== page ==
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Student Loan Interest Deductions and other Student Loan Tax Tips

student loans

Recently graduated from college or attending college this year? Below are some tax tips for new graduates and future students.

Knowing handle to handle your student loans on your future taxes is step one to adulting. Below are some tips and information on how student loans can affect the your income and those who have helped you get to where you are.

1. Are student loans tax deductible?

Only the interest you pay is deductible (up to $2,500). It may not seem much, but it could take hundred of dollars of your total tax bill.

2. Credit card interest could be tax deductible

Crafty parents will help their kids build credit by opening a dedicated card towards education expenses. It serves as a dual purpose by helping kids establish credit, cashback bonuses, and helping them with a write-off. However, it is important that all the charges are education related. Otherwise, none of the interest will be tax deductible.

3. Student loan assistance through your job

One of the newest employment perks introduced into the marketplace has been employer assisted student loan payoff. Although this is a great perk, it is also considered income and subject to payroll taxes. Employers get around this by taking a loan payment matching. Make sure you consult with a tax professional prior to agreement.

4. Gifts from family

Let’s say your parents or a generous relative wins the lottery and offers to pay off your student loans. It would be a non-taxable gift for you, but there is a good chance that the person who gives you the fit may need to file a gift tax return and pay taxes on the monetary gift.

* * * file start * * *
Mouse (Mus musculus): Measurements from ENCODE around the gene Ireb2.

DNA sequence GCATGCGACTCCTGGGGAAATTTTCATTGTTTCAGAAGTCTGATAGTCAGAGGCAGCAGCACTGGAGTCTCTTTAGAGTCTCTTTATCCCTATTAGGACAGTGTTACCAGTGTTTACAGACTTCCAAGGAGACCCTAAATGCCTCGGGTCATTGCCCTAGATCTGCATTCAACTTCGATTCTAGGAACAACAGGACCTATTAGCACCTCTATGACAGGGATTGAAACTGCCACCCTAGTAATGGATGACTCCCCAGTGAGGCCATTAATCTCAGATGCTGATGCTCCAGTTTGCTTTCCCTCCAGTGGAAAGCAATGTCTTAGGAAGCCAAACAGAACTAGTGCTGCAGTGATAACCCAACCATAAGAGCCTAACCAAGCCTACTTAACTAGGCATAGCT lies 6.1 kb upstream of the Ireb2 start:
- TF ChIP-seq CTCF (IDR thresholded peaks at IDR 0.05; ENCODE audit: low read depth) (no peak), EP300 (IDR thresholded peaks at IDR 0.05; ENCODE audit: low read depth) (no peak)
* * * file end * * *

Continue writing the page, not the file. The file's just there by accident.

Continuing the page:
5. Student loan default

Always make payments to pay your student loans. Make deferment arrangements when you are approaching hardships. Default simply means when you cease to make payments on your student loans. This usually results in garnishment of your future tax refunds as well as your Social Security Benefits.

6. How to deduct student loan interest

You can write off a portion of the interest. Below are the rules:

· You paid interest on the loan during the year of filing

· You are legally obligated to pay interest on a qualified student loan

· You are not filing as “married filing separately”

· Your modified adjusted gross income (MAGI) is less than $80,000 ($160,000 filing jointly)

· Neither you nor your spouse can be claimed as dependents on someone else’s return.

Federal and private student loans qualify if you paid at least $600 in interest. Your student loan provider will issue you a form titled “1098-E” which shows how much annual interest you have paid.

7. Student loan refinancing and the student loan tax deduction

Have multiple student loans? Most people consolidate to lock in a lower interest rate and to simplify the monthly number of student loan payments to one. The new consolidated loan should be eligible for tax deductions as long as all the monies were used for qualified education purposes and the combined amount doesn’t exceed the original values of the loans.

Still worried or confused? Call us for a consult to work through the odd nuances with student loans and taxes. We can provide you with an outline on how to possibly receive your first refund after school and apply it towards an additional student loan payment.

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